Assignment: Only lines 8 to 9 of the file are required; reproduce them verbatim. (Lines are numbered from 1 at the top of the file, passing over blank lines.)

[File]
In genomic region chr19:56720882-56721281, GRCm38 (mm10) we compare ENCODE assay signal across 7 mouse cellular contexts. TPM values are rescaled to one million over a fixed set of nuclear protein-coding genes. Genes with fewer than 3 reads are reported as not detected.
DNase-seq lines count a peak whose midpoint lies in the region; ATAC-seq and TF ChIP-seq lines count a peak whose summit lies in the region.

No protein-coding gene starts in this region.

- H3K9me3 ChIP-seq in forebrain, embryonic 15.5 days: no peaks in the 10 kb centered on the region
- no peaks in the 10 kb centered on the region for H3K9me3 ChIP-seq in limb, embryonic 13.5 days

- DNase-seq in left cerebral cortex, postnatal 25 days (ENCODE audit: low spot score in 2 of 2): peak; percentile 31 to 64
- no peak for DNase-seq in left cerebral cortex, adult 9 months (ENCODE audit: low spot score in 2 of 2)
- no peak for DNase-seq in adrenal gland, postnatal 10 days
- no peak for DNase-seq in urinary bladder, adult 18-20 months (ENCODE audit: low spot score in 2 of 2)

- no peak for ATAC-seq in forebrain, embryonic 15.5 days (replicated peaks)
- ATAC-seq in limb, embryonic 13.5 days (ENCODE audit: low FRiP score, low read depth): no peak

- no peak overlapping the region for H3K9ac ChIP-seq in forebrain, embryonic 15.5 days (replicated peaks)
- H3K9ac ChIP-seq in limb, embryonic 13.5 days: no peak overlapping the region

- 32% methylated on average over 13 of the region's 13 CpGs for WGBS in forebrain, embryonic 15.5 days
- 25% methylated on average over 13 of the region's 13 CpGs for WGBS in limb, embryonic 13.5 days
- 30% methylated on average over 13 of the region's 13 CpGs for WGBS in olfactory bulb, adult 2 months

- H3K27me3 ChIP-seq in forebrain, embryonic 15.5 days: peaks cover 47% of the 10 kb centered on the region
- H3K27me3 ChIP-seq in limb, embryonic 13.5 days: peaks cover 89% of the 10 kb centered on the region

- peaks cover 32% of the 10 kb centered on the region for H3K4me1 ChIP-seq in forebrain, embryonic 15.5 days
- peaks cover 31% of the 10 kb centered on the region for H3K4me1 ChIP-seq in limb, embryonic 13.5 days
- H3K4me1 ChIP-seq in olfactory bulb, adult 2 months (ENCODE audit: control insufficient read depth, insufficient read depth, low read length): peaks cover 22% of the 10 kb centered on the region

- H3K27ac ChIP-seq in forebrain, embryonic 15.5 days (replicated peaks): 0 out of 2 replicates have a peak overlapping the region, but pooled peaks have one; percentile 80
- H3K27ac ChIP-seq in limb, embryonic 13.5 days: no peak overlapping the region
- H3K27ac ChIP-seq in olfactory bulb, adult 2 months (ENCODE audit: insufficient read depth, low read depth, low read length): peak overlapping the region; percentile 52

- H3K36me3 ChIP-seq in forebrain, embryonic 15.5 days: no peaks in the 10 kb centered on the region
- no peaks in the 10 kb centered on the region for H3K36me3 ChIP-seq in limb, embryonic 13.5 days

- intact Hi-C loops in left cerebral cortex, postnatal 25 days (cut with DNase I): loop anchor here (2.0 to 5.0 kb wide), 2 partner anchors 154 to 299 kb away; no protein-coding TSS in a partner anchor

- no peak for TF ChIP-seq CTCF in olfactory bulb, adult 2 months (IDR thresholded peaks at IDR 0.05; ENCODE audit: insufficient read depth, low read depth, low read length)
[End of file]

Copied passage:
- no peak for DNase-seq in adrenal gland, postnatal 10 days
- no peak for DNase-seq in urinary bladder, adult 18-20 months (ENCODE audit: low spot score in 2 of 2)